Tu B’Shvat connects us to the beautiful world outside – Jewish Community Voice

Posted By on January 28, 2021

Nature is not cancelled. Trees are still growing. Roots are still spreading. Flowers will bloom in a few weeks time. At this very moment, the inner workings of the world outside are as vast, colorful and magnificent as ever.

It goes without saying that the global pandemic has temporarily halted so much of our lives and changed countless aspects of our existence. We dont go to school like we used to, pray like we used to, see friends like we used to. We dont share meals or birthdays or milestones like we once did. Our mourning rites have changed. We have new ways of meeting, new ways of seeing doctors, and new ways of helping each other. The very thought of sitting in a synagogue sanctuary, brimming with people of all ages, suddenly feels as foreign as ever.

We could focus these days on all that is suspended. That would be easy to do. I too miss so many aspects of life right now. I love seeing live music, which I currently cannot do. I love running in local road races, which I currently cannot do. I love taking our kids to movies and shows, which I currently cannot do. And, of course, I so miss teaching my Talmud class in person, and celebrating big, festive bnei mitzvah every Shabbat morning. I miss Shabbat oneg and joining together on our most sacred occasions.

At times, it has been hard to hold on to hope and positivity for sure. I imagine I am not alone in this regard.

The sages of our tradition had a way of anticipating what we would feel in every generation. They knew that this is precisely the time of year when we would be most tempted to slip into a place of gloominess. Tu BShvat, when we celebrate the birthday of the trees, reminds us that the natural world endures every harsh winter, every cataclysmic weather event, every would-be disaster, and manages to persevere, often coming back stronger and more vibrant. Indeed, on Tu BShvat we are celebrating not just the trees, but the fact that the sun continues to rise, earth continues to spin, birds continue to fly, leaves continue to grow, new life continues to rush forth, and against all odds.

The Tu BShvat seder places in our very hands precisely those fruits that grow in the harshest of climates, like the date, which somehow thrives in the unrelenting heat of the desert. Or the carob, which takes years upon years to finally bear any fruit. The oft-told Talmudic story of the carob tree taking a full 70 years to bloom reinforces its remarkable endurance. In another famous Talmudic story, the carob tree leaps from its spot so as not to become caught up in rabbinic debate, a testament to its power and surprising ability.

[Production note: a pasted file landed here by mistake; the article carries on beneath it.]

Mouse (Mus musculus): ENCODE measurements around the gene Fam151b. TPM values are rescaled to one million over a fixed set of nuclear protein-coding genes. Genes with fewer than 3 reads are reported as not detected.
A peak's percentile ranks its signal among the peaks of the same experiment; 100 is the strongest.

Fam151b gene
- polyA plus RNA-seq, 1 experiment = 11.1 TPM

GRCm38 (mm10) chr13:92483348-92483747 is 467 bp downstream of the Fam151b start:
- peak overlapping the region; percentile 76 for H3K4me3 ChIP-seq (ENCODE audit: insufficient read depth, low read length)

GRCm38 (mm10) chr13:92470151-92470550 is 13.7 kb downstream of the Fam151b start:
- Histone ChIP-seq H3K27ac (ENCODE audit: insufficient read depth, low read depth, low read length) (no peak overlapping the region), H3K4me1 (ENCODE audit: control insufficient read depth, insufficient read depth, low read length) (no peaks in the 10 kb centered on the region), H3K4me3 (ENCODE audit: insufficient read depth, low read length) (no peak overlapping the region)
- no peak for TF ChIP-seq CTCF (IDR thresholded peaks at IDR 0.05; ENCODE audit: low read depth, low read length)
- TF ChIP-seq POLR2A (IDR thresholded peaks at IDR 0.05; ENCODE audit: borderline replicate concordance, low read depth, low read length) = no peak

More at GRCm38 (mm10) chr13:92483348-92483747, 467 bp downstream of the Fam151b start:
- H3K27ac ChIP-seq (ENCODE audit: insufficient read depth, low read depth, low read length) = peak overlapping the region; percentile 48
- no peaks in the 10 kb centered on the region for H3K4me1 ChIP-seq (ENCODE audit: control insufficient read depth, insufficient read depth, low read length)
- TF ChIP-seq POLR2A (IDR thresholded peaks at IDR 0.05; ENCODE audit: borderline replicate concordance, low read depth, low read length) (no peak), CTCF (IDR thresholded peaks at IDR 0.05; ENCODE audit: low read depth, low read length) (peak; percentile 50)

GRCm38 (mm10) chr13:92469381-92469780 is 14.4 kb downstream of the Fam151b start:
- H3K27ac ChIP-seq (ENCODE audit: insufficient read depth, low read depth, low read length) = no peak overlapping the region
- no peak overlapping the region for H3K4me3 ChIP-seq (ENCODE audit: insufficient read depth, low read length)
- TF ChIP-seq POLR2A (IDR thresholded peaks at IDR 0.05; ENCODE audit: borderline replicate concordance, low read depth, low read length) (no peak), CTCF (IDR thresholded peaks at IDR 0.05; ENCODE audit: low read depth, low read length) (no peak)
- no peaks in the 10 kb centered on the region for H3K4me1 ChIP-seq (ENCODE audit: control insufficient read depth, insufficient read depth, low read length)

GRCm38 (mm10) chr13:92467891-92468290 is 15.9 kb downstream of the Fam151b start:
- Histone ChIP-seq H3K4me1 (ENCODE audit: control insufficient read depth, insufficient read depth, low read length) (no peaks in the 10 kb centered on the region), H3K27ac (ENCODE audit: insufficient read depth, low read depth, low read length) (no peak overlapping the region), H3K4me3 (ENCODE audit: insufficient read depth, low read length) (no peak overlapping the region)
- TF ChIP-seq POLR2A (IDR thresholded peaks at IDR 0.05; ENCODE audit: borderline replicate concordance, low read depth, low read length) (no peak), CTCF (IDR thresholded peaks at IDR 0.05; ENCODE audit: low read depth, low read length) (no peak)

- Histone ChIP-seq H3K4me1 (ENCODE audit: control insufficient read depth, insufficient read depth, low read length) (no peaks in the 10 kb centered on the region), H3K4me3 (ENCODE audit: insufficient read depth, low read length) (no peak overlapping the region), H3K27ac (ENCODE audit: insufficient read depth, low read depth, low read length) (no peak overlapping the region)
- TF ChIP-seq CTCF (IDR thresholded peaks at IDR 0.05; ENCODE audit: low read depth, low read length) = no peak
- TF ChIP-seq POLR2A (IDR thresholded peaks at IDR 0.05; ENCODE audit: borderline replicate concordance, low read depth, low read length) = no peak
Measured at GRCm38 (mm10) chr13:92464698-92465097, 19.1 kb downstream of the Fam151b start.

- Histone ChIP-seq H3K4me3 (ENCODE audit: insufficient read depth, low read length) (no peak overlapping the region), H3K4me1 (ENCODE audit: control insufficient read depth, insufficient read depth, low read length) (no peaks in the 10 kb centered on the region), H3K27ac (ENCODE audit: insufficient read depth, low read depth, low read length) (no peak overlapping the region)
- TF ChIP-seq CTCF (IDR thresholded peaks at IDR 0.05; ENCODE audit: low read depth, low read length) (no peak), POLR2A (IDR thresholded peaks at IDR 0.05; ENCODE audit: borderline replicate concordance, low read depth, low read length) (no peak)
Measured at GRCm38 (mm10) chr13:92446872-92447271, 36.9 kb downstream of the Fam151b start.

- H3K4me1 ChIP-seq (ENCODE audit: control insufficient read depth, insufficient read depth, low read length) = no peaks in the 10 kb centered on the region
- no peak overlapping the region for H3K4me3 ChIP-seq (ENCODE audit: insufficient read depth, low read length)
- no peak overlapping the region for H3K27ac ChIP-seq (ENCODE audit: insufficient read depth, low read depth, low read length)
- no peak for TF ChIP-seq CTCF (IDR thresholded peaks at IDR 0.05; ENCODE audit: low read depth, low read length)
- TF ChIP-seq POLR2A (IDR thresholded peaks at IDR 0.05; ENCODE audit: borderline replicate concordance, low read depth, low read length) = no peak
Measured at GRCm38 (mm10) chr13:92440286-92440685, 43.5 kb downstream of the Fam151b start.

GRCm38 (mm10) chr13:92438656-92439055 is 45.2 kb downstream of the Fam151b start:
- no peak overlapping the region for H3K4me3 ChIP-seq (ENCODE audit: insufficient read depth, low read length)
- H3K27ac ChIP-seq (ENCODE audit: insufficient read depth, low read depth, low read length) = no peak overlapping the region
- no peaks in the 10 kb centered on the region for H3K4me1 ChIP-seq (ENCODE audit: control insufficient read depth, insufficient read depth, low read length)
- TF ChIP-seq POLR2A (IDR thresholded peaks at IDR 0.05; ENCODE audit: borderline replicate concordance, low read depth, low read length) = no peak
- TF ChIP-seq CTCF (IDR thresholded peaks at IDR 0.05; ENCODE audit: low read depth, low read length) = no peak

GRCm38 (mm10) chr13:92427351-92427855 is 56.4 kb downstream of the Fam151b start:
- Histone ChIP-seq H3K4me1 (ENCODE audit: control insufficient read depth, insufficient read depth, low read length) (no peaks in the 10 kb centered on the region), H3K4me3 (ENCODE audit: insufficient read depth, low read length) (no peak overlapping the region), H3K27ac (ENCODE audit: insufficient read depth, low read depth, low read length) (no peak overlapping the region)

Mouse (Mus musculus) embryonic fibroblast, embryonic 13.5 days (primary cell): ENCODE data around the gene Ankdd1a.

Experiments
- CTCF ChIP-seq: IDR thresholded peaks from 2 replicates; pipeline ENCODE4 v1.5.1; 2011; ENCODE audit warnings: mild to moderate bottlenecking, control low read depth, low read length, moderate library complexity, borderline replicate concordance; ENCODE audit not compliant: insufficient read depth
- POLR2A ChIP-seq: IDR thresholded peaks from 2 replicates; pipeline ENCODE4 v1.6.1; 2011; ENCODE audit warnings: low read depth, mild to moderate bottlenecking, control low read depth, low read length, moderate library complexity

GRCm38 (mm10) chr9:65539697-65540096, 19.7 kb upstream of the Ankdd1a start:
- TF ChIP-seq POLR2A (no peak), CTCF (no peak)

Tu BShvat also serves to connect us as well not just to the land writ large, but to our beloved Homeland specifically, the State of Israel. Like the natural world, Israel is a place that manages to live on in spite of the cynics and those who would have long ago predicted her demise. The very existence of a modern-day Israel reminds us that our story is one of courage and survival, both as a people and as individuals. Fortitude is very much in our DNA.

While so many are tethered to their screens these days, I would implore you to remember the beautiful world outside. Get out there if you can. Breathe the cold air. Feel the quiet. Allow yourself to be present on our enormous and miraculous planet. Give yourself the gift of feeling connected to the great grandeur of life, all life. In so doing, you can also take a break from the news and social media, both of which often deaden the soul and only stir up anger.

I pray that this Tu BShvat connects all of us to something larger and eternal and reminds our kids especially of those terms we Jews have long held so dear: Patience, appreciation, perseverance, and compassion.

May the coming months bring us back to life in full bloom. May we join together under a bright yellow sun, in peace and health, and God willing soon.

The Religion column that appears in each issue of the Voice is presented in cooperation with the Tri-County Board of Jewish Clergy.

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Tu B'Shvat connects us to the beautiful world outside - Jewish Community Voice

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